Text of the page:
Monday, December 29, 2008

The Aucklander asks: Is the Mayor Mad?

Bless Ed Rooney and The Aucklander for their indepth interview of Andrew Williams.

To ensure the article lives forever, we cut and pasted the transcript below.

M E E T . . .

By Edward Rooney

His behaviour is described variously as
overbearing, controlling, heavy-handed.

The man about whom these words have
been used doesn't flinch as I put the
descriptions to him.
He does, however, twitch. A lot.

Andrew Williams has been in the job for 12
months and had time to stamp his style on the
mayoralty of New Zealand's fourth largest city.

He left his role as Trade Commissioner representing
Belgium in New Zealand when he was
elected in October last year.

In his short stint at
the helm, the 49-year-old has been at the centre
of some strange episodes.

In August he famously collapsed after a couple
of wines during a naval reception in Devonport
and came up, fists swinging, at ambulance
officers trying to revive him.

He issued a press release denouncing a media
conspiracy against him and the mayoralty after
the Sunday Star-Times asked how much he had
paid for new couches for the councillors' lounge.

His late-night emails - reporting everything
from a Lamborghini parked on yellow lines on
Hurstmere Rd, Takapuna's main drag, to a cafe
that failed to recognise the mayor and mayoress -
have been widely circulated. To guffaws and

More recently, he confronted trustees of the
North Shore Events Centre after they opposed a
Youthtown bid to set up a new venue.

He clarifies a few matters as I revisit these
episodes, such as the fact that patients frequently
lash out when given sternum rubs and the cafe is
next door to the council headquarters. But he is
unrepentant about his outburst to the events
centre trustees.

"In my view, they don't have a vision that is
compatible with other members of my
council," he states.

"I've had a lot to do with Youthtown, I've been to a lot of their events, they are the sort of organisation we want to encourage."

I point out that Basketball NZ president Barbara
Wheadon was "shocked" by his behaviour.

"They got a good ticking-off," he nods. "They
were being selfish. She probably doesn't like
having fingers shaken at her."

Is that the way the mayor should talk to
people? "When I know people are right out of
line and being selfish."

His side of the conversation took about "a
minute and a half". He wanted to point out that
the board had let down the youth of North
Shore. "I said: 'You really need to take a look at

Seated in the Mayoral Lounge at the city
council chambers, I can take a good look at

He's formally dressed in a suit, with a red tie
that has been over-tightened. He clutches a sheaf
of papers in his right hand. His left hand makes
karate-chopping motions on the armrest to
underscore his comments.

The mayor's legs are stretched straight in front
of him, crossed at the ankles. He's never completely
still and there's a frequent jerking spasm
right down his legs.

I ask him if he is mad. He sighs and looks at
the ceiling before returning to my gaze with a
goofy smile and a shrug.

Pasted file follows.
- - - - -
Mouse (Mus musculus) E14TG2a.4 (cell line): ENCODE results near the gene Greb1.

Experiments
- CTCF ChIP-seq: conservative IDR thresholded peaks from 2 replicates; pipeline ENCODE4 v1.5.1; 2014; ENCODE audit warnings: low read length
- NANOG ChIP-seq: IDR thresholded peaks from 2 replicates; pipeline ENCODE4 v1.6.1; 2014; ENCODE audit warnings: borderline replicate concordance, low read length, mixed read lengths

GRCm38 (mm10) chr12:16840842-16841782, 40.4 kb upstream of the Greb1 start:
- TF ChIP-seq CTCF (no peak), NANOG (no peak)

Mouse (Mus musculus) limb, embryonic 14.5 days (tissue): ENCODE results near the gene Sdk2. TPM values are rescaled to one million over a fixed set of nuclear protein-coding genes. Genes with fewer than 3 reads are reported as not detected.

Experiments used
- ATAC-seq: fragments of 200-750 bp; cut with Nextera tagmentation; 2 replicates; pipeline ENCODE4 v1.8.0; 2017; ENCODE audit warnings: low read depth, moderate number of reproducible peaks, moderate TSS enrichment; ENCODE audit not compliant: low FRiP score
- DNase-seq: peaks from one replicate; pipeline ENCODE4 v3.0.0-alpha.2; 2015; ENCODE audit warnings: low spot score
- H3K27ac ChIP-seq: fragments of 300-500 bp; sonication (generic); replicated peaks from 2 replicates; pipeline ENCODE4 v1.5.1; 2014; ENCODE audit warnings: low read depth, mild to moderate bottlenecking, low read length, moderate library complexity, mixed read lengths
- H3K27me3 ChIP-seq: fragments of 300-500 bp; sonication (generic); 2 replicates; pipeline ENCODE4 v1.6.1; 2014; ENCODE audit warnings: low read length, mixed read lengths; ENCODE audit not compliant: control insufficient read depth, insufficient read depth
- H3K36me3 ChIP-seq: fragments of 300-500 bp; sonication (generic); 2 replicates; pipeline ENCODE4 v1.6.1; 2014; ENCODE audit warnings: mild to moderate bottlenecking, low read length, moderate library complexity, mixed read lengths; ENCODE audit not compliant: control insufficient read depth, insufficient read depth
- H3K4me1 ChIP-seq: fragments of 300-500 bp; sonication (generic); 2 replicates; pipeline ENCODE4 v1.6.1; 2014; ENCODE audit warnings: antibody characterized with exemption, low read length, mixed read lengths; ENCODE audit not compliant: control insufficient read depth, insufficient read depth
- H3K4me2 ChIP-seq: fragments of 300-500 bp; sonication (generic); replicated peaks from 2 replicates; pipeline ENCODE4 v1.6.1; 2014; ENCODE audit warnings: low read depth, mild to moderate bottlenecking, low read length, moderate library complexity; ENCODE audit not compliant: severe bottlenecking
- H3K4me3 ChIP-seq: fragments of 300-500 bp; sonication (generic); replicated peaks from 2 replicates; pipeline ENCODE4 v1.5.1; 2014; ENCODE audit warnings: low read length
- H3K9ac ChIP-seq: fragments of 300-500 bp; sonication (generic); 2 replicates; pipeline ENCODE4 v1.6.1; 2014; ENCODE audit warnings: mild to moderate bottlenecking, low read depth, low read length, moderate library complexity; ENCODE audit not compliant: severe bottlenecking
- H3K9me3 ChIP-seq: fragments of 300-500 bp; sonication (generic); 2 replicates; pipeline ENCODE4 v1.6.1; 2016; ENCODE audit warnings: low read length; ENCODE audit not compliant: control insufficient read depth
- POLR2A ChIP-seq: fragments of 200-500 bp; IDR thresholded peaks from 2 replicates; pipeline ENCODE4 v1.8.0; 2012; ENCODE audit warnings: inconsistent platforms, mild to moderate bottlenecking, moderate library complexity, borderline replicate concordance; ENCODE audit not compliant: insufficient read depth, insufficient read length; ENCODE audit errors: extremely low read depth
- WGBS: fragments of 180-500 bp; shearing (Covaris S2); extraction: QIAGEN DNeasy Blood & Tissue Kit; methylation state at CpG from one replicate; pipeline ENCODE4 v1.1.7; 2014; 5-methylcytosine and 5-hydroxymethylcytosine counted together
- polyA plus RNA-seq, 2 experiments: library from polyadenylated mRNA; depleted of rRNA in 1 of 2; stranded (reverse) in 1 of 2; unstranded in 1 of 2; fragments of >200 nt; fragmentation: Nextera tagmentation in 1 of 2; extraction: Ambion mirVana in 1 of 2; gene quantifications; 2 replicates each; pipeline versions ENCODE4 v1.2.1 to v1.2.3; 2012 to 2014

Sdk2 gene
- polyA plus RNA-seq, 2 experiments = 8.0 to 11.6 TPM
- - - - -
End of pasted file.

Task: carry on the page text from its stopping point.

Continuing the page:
"Ah, I guess everyone would say you have to
be kind of mad to want to be a mayor."

He frowns, and his boyish look morphs into something
much older.

I ask if he has the support of his council
officers and managers and whether they share his

"It's coming," he says. "It's getting
there. It's filtering through."

His shrugging and wavering eye-contact
undermine the confidence in his words. But he
comes into much firmer focus when talking
about his political opponents.

"They are very active," he says, darkly.
"They have some of the media behind them. Factions
are running to the Sunday Star-Times and they
are making frivolous accusations."

How does that feel, Andrew? "I get pretty sick
of it."

He talks about making big progress across the
city. He talks with pride about gains at Albany
Senior High School and Birkenhead Library.

Both were held up by Environment Court action
but he happily claims credit for their eventual

I ask if he's overburdened himself by making
every citizen's concern his personal responsibility.

"I probably took on more than I probably
should, but I don't believe in farming it all off."

I ask about the wisdom of sending emails late
at night, and whether some of his comments
might be better kept to himself.

"I work 24 hours. If I'm awake, I'm active. I've
been in international trade for 30 years, working
in different time zones."

Williams refers frequently to his mayoral
predecessor George Wood. Most is
uncomplimentary. But he also talks in similarly
unglowing terms about people on the current
council, three in particular.

"I don't have a lot of patience for fence-sitters
and procrastinators," he proclaims.

He describes these same people as "very
active" in their campaigns against him. But he
will "gradually immobilise them".

His secretary knocks at the door and enters
quietly to tell the mayor his next appointment
has arrived. He thanks her and continues to
outline several projects that have benefited directly from his intervention.

Our strict 30-minute interview has taken all
but an hour by the time I make to leave. Instead,
he insists I view the couches the Sunday Star-
Times inquired about.

I suggest he should put a plaque on them to
mark their significance.
He doesn't laugh.

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